Processes of change in organisations.  Research on vocational development led to an interest in how change affected individuals (preparation for the books on Transition and The Psychological Effects of Unemployment) but the underlying theme of later work emerged as the development and implementation of change strategies in  organisations.  Research on training as a strategy for change was supported over the period 1975-79 by the Petroleum Industry Training Board, 1981-82 by British Telecom and 1982-84 and 1987-89 by the Overseas Development Agency and the British Council.  Research on managers’ beliefs regarding the controllability of outcomes in organisations and how these might be changed was undertaken with assistance from British Gas.

The universality of HRM theory and practice across different cultural settings.  The British Council funded a number of study visits to management training institutions across India which led to two collaborative projects with the faculty of the Institute of Management in Government at Trivandrum.  These looked at the factors inhibiting the transfer of learning and the effect of culture on the efficacy of different modes of consultation.  A development of this work was a series of studies, funded by the British Council, into the ways managers from different cultures went about learning and mastering the tasks which confront them.  This led onto my collaborative work with Professor Chris Allinson.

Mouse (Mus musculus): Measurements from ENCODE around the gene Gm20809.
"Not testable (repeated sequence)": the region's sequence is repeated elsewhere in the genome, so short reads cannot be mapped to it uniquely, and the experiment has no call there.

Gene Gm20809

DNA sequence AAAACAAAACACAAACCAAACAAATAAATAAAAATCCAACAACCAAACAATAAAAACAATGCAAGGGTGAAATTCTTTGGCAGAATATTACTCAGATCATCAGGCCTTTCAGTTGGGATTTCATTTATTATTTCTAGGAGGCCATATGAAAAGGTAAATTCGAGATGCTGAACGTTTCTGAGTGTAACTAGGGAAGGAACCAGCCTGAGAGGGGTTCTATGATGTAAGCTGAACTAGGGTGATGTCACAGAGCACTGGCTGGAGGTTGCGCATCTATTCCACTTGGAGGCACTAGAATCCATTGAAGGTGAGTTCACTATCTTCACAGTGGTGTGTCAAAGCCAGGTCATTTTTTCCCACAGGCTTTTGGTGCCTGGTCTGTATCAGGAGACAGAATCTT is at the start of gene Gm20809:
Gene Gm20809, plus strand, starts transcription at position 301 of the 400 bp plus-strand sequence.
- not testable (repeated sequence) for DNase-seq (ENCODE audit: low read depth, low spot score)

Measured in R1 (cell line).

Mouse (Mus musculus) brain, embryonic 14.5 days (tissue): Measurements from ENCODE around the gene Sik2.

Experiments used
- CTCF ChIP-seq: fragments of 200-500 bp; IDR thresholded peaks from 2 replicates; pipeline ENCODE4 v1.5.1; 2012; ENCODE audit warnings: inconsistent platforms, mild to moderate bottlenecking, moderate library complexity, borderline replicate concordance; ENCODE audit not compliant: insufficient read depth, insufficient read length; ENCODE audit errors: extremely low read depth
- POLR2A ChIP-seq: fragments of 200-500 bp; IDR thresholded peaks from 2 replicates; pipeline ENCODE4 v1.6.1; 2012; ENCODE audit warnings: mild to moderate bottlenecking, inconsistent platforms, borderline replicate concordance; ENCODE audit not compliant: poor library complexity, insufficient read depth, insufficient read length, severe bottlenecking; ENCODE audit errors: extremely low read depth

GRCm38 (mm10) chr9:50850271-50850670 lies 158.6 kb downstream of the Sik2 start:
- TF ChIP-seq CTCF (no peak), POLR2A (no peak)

Human information processing. Since 1986 Professors Hayes and Allinson have worked on a rolling programme of research into learning/cognitive styles.  Particular interests are their interaction with educational and work environments on outcomes such as performance, morale, leader member exchange and mentor-protégé relations, and correlations with variables such as national culture and entrepreneurship. A major feature has been the development  of a measure, the Cognitive Style Index, which has been used in most of our recent studies and adopted by many others in research related to our own.

Teaching

Leeds University Business School: Change Management, EMBA
Aarhus School of Business: Implementing Change, Executive MBA
Copenhagen Business School:  Change Management, EMBA
USI Lugano (Switzerland) with Singapore Management University: Change Management, MSCom

Responsibilities

No management responsibilities within LUBS

Publications

Books

Hayes, J (2014) The Theory and Practice of Change Management (4th edition), Basinstoke: Palgrave.

Allinson, C.W. and Hayes, J. (2012) The Cognitive Style index: Technical manual and user guide.

Hayes, J. (2010, 2007 and 2002) The Theory and Practice of Change Management, Basinstoke: Palgrave.

Hayes, J. (2002) Interpersonal Skills at Work, 2nd edition, London: Routledge.

Hayes, J. (1996) Developing the Manager as a Helper, London, Routledge, pp. 161

Hayes, J. (1991) Interpersonal Skills: Goal Directed Behaviour at Work, London, Routledge, pp263.

Hayes, J. and Nutman, P. (1983) Comprendre Les Chômeurs, Bruxelles: Pierre Mardaga, pp.221. (Translated by T Monacelli and C Quoirin.)

Hayes, J. and Hopson, B. (1982) La Orientación Vocational en la Ensenanza Media, Barcelona, Oikos~Tau, pp.243. (Translated by Josep Rovira.)

Hayes, J. and Nutman, P. (1981) Understanding the Unemployed: The Psychological Effects of Unemployment, London: Tavistock, pp.167.